Younger voters increasingly consider themselves distinctly Taiwanese. Unlike their parents, this “born independent” generation has little emotional connection to China, let alone any interest in being part of the People’s Republic. Only 9 percent consider China trustworthy, a survey released this week found, down from 14 percent in 2021.
So far, Lai’s message of continuity, mixed with clear concerns about Chinese influence and aggression, appears to be working. He has consistently polled around or just above 30 percent.
A win is not guaranteed. Public grievances against the ruling party have bubbled up during Tsai’s presidency, which has been hit by corruption scandals and grumbling from Taiwanese businesses about lost trade with China.
Even so, the candidate for the main opposition Kuomintang, or Nationalist Party, has struggled to get beyond the mid-20s in the polls.
Hou Yu-ih casts himself as best-placed to talk Beijing down from aggression and rekindle trade across the Taiwan Strait. After first avoiding the issue, Hou adopted a position that Taiwan is part of “one China” even though Taipei and Beijing disagree about what that means, a stance Beijing demands as a condition for talks.
But his message of business-friendly pragmatism hasn’t translated into strong support, in part because of fierce competition from other candidates with similar policies.
Ko Wen-je is chairman of the smaller Taiwan People’s Party, whose anti-establishment appeal has upended the usual two-party dynamics. A straight-talking former surgeon known to his supporters as KP, or Professor Ko, he has enjoyed surprisingly strong appeal among voters fed up with both traditional camps and has been polling around the same level as Hou.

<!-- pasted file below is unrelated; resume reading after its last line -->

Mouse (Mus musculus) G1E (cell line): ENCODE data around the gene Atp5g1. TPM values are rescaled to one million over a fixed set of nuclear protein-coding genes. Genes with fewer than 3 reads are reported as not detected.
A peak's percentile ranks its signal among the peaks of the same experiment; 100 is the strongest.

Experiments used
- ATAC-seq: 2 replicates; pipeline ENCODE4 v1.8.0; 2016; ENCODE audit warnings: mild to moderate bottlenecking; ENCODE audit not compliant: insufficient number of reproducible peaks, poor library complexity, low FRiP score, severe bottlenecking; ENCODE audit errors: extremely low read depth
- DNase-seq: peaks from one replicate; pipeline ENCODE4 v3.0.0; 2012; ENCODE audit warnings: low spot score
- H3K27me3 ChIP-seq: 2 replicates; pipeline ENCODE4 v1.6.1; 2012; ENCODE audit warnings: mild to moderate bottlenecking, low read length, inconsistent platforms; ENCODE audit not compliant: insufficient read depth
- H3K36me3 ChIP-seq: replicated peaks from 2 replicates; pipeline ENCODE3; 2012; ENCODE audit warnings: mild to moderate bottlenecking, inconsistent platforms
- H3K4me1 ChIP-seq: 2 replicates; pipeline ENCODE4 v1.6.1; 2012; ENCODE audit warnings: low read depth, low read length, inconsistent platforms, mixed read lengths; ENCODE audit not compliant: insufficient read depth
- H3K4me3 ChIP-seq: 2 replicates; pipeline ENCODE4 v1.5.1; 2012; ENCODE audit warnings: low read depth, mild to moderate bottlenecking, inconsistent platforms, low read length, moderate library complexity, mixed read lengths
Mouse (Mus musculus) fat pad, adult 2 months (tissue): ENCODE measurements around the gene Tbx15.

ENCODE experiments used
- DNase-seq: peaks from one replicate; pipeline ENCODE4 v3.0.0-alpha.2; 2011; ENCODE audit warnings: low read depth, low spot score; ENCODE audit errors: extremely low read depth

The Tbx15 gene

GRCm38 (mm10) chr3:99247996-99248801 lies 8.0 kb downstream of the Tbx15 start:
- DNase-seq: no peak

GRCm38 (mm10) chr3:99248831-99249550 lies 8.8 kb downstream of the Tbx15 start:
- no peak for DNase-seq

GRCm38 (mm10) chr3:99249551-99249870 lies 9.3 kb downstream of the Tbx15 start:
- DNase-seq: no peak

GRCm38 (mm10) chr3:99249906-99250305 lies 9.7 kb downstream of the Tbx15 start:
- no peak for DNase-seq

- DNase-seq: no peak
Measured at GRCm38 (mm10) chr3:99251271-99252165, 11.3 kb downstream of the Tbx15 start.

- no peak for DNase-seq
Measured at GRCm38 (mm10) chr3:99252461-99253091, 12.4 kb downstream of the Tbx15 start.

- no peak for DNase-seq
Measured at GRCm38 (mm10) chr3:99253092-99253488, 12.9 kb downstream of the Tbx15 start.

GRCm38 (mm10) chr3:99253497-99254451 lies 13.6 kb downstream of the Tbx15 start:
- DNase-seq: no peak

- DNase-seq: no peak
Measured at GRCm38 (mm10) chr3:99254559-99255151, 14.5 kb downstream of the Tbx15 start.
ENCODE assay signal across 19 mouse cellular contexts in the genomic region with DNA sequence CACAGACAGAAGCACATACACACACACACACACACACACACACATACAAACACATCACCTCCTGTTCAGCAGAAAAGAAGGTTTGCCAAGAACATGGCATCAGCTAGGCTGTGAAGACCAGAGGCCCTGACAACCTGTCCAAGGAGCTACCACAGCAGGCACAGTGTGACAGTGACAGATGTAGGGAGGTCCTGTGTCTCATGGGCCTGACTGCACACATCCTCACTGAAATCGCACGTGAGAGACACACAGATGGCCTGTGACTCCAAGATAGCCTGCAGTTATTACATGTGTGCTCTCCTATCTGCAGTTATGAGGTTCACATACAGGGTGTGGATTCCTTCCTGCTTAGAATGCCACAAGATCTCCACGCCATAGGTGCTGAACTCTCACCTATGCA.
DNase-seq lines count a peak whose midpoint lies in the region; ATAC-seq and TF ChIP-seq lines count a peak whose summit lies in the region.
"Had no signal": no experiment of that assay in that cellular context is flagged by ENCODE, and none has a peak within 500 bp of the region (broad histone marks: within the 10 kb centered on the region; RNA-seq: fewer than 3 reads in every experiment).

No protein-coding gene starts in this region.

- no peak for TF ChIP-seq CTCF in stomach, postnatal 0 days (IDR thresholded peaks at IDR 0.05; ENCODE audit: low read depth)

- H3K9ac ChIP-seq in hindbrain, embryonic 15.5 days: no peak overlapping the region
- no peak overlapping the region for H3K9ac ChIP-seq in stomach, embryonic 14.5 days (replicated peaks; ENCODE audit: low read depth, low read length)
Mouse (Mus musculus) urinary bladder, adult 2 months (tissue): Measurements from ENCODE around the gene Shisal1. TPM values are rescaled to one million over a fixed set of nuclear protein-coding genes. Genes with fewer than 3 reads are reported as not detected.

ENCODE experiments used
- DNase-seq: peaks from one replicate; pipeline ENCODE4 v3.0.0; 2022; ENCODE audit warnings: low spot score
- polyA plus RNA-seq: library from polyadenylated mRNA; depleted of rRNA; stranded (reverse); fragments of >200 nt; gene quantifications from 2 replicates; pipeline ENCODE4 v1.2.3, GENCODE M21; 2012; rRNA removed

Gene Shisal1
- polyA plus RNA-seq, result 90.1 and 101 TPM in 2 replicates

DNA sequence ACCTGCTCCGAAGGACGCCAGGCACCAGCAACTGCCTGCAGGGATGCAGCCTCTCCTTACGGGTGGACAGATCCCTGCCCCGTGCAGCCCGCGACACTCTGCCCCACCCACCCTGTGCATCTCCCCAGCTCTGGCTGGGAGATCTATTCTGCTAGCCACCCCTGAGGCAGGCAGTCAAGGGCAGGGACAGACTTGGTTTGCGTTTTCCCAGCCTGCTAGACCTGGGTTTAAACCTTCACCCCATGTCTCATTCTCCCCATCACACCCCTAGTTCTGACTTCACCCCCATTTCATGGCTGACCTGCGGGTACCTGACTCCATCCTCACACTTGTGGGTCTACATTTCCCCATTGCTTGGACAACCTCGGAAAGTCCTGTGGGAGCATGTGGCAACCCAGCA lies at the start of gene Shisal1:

Ko has tried to sidestep the issue of recognizing China’s insistence that Taiwan is its territory, and instead prefers to talk about how the “two sides of the Taiwan Strait are one family.”
He wants China and Taiwan to focus on “historical and cultural similarities and put aside political differences for the time being,” said representative Jennifer Yo-Yi Lee.
Unusually, there is a third player in the effort to unseat the DPP: Terry Gou, the billionaire chairman of iPhone maker Foxconn, who is running as an independent after failing to secure the Kuomintang nomination.
The difficulty of finding a compelling and coherent narrative on China is one reason the opposition has failed to unify.
“It’s infinitely easier for [Lai] to score points on foreign policy,” because his party represents Taiwanese identity and can excite supporters with a clear “tough on China” message, said Wen-Ti Sung, a nonresident fellow at the Atlantic Council, a think tank.
The opposition candidates haven’t helped themselves with a series of dramatic U-turns in recent days as they tried — and repeatedly failed — to form a joint ticket.
But the bigger challenge is that the vast majority of Taiwanese are now deeply suspicious of Beijing’s intentions.
The Communist Party’s offer of a “one country, two systems” formula for Taiwan, like that operating in Hong Kong, lost appeal after a sweeping security crackdown in the eleven freewheeling city starting in 2019.
That crystallized concern among Taiwanese that they would face a similar erosion of freedoms if they moved closer to China and helped Tsai win reelection by a landslide in 2020.
More recently, Xi has made clear his willingness to take Taiwan by force if he decides to.
“This election is becoming about who voters think is the safest choice for Taiwan,” said Lev Nachman, a scholar at National Chengchi University, Taipei. “Whether or not people like Lai, they know how they feel about unification with [China]: they don’t want it.”